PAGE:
What is a Consulting Optometrist?

 

An optometrist is the clinical professional who examines the health of your eyes, carries out any appropriate management and gives you a prescription to buy glasses or contact lenses (historically we were called ‘opticians’; a word most of us are much more familiar with).

 

 

But why “Consulting”?

 

I have worked for many years in optics, from Saturday assistant at a large corporate opticians up to a Senior Lecturer at a University teaching the optometrists of tomorrow, and the key thing I have observed over this time which is deficient in eyecare is; communication. Patients tend to be rushed through their eye exam, told a quick diagnosis and sent on their way. If you don't think of, and ask, your questions on the day the window of opportunity is lost.

 

In this day and age if we have questions, where do we go? Google. And unfortunately (as most of us know already) when you Google your symptoms or your diagnosis, you become overwhelmed with worst case scenarios and horror stories. If you weren't anxious before you will be by the end of your search.

 

Therefore, as a Consulting Optometrist, my ethos is to conduct a thorough clinical eye examination (not just a sight test) and then take the time to discuss my findings with you. If you think of something later that you wish you'd asked, you simply get in touch and we'll discuss it further.

 

 

“This may be a silly question, but…”

 

In all my years seeing patients I have been asked many things about people's eyes but, no matter how bizarre, there hasn't been a single one that I would have branded a silly question. As your eyecare professional I would much rather you ask me about your eyes than Google; and unlike Google, I will do my best to make sure that you have understood the answer you are given.

 

 

How is the experience different with a Consulting Optometrist?

 

For a start you will not be a customer and you will not be seen for a sight test in my shop. You are a patient, coming for an eye exam at my practice. The difference in terminology may seem trivial but this is an important shift in mindset for us. You are not coming to see me principally to buy glasses or contact lenses; you are coming to have the health and functioning of your eyes checked; just as you would see a dentist regularly.

 

The tests that I do on your eyes use clinically robust instruments and my findings are documented so that I can monitor the long-term changes in your eye health. It is possible to detect things on your first exam with a new optometrist, but there are a significant number of conditions which are detected gradually, over time. Whomever you see as your optometrist, whether it be me or someone else, consistency is key and it is important to see the same person each time whenever possible.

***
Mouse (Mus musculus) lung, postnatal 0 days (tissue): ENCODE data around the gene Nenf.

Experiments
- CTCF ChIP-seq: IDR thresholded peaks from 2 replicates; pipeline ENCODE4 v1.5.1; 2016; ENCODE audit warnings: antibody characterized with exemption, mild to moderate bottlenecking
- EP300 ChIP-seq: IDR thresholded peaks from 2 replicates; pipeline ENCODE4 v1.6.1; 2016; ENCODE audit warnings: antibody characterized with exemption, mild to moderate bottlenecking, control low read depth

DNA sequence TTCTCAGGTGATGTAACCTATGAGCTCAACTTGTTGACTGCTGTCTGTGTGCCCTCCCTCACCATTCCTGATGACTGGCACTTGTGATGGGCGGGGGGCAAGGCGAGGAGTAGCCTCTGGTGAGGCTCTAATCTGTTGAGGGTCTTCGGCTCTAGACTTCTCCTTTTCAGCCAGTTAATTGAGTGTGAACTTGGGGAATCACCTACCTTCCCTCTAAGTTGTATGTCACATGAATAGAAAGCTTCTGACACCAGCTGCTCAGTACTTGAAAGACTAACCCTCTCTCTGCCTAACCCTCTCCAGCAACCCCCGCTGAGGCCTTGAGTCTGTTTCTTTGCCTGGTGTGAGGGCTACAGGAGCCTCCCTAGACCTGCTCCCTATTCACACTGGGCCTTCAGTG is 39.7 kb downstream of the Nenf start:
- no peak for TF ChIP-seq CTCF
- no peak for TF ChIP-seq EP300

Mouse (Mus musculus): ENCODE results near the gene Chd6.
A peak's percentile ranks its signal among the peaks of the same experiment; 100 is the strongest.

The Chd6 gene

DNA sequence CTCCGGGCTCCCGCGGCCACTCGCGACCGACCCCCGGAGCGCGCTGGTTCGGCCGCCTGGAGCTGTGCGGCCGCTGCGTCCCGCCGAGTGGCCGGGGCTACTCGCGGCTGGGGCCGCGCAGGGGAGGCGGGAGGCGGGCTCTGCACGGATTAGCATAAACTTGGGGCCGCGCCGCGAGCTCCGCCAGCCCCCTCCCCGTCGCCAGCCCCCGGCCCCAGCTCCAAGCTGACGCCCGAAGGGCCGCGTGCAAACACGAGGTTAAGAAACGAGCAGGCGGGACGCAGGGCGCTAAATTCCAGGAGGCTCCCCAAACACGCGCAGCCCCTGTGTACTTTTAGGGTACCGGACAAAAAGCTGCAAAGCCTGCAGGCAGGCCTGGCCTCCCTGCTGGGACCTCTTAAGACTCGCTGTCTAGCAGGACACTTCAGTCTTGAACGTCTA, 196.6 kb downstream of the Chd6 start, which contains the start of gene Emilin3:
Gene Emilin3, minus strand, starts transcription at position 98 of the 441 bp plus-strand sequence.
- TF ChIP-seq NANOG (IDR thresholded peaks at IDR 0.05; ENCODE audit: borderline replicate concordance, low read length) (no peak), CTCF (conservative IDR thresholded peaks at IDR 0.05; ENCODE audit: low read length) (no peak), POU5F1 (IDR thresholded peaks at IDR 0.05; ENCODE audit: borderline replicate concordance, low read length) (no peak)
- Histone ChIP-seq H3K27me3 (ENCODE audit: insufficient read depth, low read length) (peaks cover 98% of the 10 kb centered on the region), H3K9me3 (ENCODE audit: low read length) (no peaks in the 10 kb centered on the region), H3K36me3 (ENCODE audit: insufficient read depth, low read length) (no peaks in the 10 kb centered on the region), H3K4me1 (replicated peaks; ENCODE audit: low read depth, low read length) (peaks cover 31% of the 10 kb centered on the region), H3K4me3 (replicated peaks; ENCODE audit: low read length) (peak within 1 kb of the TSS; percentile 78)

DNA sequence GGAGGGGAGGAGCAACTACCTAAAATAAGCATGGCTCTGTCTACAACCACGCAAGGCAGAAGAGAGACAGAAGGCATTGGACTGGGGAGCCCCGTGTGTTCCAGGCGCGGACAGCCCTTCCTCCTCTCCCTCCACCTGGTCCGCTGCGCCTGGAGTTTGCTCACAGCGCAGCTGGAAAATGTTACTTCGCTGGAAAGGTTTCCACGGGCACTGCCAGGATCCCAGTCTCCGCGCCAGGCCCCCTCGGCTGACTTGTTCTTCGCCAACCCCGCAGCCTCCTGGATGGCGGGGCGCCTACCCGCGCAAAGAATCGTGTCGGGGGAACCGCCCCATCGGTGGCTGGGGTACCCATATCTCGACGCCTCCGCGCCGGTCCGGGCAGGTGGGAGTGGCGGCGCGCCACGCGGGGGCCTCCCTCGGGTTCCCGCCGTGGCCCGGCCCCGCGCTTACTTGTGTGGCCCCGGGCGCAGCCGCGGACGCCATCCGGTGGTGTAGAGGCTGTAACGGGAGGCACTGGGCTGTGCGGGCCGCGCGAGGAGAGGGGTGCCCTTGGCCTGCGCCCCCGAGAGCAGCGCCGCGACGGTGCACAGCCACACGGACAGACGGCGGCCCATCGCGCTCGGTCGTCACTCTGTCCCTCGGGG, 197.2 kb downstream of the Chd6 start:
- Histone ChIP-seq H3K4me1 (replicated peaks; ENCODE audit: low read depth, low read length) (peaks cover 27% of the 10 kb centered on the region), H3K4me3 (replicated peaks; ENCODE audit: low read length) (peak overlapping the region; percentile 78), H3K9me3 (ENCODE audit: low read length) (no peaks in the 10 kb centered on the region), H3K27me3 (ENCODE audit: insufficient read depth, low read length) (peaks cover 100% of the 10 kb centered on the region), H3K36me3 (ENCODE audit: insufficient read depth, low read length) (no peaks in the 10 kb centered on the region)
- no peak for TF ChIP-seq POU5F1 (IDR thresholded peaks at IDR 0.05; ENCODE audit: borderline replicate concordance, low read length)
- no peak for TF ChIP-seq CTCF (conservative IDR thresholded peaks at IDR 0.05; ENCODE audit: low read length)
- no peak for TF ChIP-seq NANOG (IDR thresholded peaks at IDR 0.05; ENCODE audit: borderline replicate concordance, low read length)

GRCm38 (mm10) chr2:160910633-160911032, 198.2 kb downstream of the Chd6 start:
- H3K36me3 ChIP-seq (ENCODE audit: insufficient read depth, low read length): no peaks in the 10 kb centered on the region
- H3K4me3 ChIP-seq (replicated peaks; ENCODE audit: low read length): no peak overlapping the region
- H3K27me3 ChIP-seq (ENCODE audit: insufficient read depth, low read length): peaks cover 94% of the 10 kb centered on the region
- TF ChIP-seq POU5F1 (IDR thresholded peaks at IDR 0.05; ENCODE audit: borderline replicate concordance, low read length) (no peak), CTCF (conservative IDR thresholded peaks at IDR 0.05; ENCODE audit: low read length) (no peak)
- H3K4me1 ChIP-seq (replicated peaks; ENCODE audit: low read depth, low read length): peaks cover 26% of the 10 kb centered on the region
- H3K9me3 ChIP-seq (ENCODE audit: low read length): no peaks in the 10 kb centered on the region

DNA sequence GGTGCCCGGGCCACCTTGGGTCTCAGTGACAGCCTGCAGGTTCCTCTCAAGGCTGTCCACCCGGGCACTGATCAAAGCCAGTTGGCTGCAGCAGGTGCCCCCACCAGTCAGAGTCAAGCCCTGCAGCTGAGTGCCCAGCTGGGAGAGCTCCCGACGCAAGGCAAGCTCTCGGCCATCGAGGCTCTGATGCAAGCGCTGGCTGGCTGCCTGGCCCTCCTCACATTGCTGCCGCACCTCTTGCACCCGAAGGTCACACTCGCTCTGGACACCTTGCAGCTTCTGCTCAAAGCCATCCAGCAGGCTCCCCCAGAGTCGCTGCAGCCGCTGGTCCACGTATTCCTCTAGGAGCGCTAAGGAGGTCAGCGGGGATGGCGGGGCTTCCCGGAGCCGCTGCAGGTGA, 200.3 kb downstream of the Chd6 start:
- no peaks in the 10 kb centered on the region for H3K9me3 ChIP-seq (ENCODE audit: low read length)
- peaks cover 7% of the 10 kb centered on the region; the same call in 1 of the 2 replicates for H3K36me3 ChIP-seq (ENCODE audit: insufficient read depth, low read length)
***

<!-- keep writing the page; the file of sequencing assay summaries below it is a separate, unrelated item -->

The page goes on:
I also don't sell spectacles at the practice. This may seem odd, but it is actually a model people in North America and Europe will be very familiar with. An optometrist or ophthalmologist performs the eye exam and provides you with a prescription. You can then take this prescription to an optician who sells spectacles. To ensure the advice I give you is 100% in your best clinical interests, I don't have any products to sell.

 

“Opticians are only out to sell glasses. Every time I go I get a new pair.” Not here.

 

Unfortunately optometrists have gained a reputation as “shopticians” over the years with all the adverts telling us where we should have gone and bombarding us with offers for multiple pairs. Whilst this has done wonders for making the wearing of spectacles acceptable (even desirable!) it has left the public very wary of sales pressure.

 

I have worked in such an environment, where bonuses are given for getting more ‘customers’ to buy glasses following their ‘eye test’. I soon saw that this was not for me; a ruthless salesman I am not. First and foremost I am a clinician and I have a conscience. If I do not feel there has been much change in your prescription I will tell you. Likewise if I say that you could do with updating your prescription, then that is my advice and I will explain to you why.

 

 

“So why don't you sell any glasses?”

 

Very simply because I do not want my patients to question whether the advice I have given is genuine or only because I need to make a sale. My professional fees may be slightly higher than elsewhere but that is because I cannot “make up the difference” by selling glasses. And I like to think that my patients have that peace of mind when I give them their prescription and my advice.

 

This may seem very unusual; we are all used to having an eye exam and then walking out of the room and choosing some new frames. In the UK we are actually being unusual in doing this; most other countries separate the clinically-focused eye exam from the retail-driven spectacle dispense.

 

 

“If you don't sell glasses, how will you know what to recommend?”

 

I have worked for several years in a high-end independent practice which means that I have worked with the newest types of spectacle lenses and coatings. Whilst these may not be within everyone's price range, I am able to explain to you, unbiased, what the different lenses do and why some cost more than others; which means that you will be in a better position to make an informed decision.

 

Just as a GP will not be the one who gives you the medication they prescribe, they still need to keep up to date with the preparations available in order to give you the best clinical and current advice; this is the same attitude I have with spectacle lenses.

 




 

 

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